Law and Enforcement


TD has deleted the website and, in the last few days, scrubbed all record of the project from its list of tenders

The deletion of a $13.9 million pedestrianisation contract from a government website was part of a routine “updating exercise” that began before a fatal crash in Soho and was not related to questions over the failure of the walkability project in the wake of that deadly incident, according to a government statement.

A high-level source had told Transit Jam the government had been “agitated” by questions about the 30-month walkability project, largely seen as a failure even before the tragic death of a Soho pedestrian this month, and that this may have caused the project deletion.

“[Transport Department (TD)] is very sensitive, and is agitated by the questions and challenges. This could be the reason they removed all completed consultancy from their website,” said the source on 21 December.

TD denies this, claiming cleansing work started before the deadly crash. “Since the study was completed in mid-2021, the related contract was removed from the webpage in the aforesaid regular updating exercise. This is normal for website management and has nothing to do with the mishap [sic] occurred on December 10,” says the department in a statement sent today by Information Officer Athena Lee Yik-yiu.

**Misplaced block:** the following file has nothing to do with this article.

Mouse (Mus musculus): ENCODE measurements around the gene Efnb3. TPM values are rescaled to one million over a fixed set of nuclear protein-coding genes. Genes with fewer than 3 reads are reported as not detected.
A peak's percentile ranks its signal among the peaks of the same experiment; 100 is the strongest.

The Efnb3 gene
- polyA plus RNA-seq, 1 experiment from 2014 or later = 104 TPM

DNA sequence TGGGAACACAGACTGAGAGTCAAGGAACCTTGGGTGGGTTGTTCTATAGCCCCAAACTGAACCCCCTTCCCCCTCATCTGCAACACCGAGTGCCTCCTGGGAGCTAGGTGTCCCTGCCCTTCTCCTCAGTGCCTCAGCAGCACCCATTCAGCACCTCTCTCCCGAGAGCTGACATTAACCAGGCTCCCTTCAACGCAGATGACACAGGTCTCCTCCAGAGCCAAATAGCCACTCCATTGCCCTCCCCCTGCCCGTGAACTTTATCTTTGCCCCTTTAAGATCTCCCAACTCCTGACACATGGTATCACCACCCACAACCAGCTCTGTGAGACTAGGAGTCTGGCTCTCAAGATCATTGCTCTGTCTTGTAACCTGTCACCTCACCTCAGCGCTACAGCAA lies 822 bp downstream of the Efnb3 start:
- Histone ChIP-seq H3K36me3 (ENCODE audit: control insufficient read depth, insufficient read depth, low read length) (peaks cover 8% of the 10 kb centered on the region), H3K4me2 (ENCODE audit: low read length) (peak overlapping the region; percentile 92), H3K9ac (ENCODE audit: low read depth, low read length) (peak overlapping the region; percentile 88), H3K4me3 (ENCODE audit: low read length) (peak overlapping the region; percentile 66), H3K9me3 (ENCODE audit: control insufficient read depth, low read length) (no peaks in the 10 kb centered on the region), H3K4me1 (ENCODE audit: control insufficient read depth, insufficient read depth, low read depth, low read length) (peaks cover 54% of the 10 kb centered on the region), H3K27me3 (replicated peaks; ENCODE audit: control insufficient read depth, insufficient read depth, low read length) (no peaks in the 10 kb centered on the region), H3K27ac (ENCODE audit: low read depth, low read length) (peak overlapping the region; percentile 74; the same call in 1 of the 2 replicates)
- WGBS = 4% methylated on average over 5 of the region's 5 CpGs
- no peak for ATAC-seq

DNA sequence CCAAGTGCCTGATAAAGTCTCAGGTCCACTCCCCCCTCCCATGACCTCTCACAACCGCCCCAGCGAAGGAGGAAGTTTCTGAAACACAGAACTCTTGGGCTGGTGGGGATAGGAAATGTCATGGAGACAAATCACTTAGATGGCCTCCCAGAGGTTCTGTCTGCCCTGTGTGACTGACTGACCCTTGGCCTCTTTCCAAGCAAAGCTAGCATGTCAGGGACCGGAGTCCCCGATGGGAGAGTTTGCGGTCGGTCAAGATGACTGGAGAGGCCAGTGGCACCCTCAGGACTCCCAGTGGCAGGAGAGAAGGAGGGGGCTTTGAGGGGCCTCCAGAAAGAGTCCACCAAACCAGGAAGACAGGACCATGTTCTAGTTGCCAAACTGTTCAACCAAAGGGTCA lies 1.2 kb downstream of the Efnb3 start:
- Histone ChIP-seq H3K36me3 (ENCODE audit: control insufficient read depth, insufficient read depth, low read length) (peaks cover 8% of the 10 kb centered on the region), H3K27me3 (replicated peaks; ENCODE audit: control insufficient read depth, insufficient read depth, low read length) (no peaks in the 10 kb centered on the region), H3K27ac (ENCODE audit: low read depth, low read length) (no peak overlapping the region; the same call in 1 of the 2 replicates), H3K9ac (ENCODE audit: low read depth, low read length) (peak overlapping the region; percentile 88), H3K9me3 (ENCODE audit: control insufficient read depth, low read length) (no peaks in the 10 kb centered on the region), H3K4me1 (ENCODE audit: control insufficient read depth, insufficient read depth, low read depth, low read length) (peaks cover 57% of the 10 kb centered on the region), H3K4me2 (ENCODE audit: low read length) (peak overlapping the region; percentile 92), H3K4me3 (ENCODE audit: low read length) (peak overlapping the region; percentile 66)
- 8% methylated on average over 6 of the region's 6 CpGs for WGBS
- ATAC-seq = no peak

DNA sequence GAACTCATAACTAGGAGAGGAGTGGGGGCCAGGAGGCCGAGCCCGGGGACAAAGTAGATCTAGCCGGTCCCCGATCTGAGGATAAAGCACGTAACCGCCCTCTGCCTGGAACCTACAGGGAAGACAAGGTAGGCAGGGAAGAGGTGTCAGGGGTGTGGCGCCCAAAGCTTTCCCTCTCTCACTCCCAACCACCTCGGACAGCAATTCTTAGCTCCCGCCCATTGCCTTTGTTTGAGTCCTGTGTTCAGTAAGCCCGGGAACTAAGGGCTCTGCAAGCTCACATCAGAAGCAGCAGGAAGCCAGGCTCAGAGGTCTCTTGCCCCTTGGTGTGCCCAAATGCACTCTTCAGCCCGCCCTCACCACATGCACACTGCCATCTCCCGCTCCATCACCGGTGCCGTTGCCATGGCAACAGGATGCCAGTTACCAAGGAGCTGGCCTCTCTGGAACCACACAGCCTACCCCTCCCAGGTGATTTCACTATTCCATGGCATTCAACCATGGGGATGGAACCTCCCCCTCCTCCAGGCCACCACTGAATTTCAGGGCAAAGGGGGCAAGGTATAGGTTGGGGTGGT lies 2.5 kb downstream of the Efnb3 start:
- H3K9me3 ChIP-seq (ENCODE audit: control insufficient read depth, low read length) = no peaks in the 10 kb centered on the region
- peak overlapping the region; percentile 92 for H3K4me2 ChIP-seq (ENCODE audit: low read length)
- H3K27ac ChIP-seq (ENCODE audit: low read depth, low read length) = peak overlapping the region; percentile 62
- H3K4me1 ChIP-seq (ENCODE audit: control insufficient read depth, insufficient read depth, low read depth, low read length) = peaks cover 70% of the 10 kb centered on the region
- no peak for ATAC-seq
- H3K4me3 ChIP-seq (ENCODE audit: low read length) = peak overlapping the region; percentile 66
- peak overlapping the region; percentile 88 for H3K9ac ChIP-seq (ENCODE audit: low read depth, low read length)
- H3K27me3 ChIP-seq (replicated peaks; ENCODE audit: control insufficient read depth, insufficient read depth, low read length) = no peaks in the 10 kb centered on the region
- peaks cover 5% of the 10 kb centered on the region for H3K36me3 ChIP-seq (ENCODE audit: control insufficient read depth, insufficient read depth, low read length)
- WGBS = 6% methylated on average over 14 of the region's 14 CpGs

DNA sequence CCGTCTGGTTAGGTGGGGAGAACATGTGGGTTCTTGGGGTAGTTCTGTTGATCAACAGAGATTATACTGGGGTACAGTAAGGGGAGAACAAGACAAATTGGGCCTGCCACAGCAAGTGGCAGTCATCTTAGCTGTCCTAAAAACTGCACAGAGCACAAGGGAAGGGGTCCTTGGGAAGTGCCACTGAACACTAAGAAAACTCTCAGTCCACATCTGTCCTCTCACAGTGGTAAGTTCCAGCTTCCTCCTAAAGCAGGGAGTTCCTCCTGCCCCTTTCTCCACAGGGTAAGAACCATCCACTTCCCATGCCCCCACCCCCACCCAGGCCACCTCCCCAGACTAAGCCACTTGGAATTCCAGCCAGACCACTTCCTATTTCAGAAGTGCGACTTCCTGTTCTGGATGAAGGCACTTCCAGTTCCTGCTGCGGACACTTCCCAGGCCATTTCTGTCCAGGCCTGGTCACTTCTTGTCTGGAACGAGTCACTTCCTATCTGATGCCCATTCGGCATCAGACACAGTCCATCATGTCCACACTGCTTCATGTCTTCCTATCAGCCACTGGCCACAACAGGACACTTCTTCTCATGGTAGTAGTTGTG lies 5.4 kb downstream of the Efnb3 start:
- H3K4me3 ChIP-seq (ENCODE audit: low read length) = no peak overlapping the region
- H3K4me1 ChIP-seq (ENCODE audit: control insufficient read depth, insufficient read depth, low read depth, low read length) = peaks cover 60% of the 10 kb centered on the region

But the government’s proffered timeline for the deletion does not match reality.

While TD says the project was deleted before the 10 December crash, the $13.9 million walkability contract in question was still listed on TD’s list of contracts on Saturday 11 December, the day after the crash, and in fact disappeared from that list some time between Sunday 12 December and Wednesday 15 December last week.

And until last week, and for as long as internet archives show, all TD’s non-works contracts awarded were listed on the webpage irrespective of completion status.

Today, only unfinished projects are shown.

This means there is now no public record of the contract or indeed many other projects, such as a $12.5 million contract for a feasibility study into electronic road pricing awarded to AECOM in 2017.

Meanwhile the walkability project website, formerly at, now directs to a government webpage, with TD today claiming the original project site, with its public engagement reports and extensive list of aims, maps and pedestrianisation pledges, was “obsolete”.

The government discussed plans to pedestrianise Staunton Street in a $13.9m consultancy which it has since quietly deleted


In its defence, the government claims the $13.9 million walkability project had yielded some enhancements to the pedestrian environment.

“The TD has consolidated views gathered from the public engagement process and tested out a number of new walkability improvement measures which could be found on our new webpage. For examples, several raised crossings on bus routes were built and a low speed limit zone was designated after local consultations were duly conducted as per established procedure,” says the emailed statement.

The low speed limit “zone” mentioned is Wai Chi Street in Sham Shui Po, while the two raised pedestrian crossings built have shown to give little incentive to drivers to slow down.

TD says it has been working with the police to improve that situation. “Regarding the illegal parking and speeding situation at the raised crossing at Chung Kong Road near Shun Tak Centre, the TD has been closely liaising with the Police on stepping up enforcement actions,” it says.

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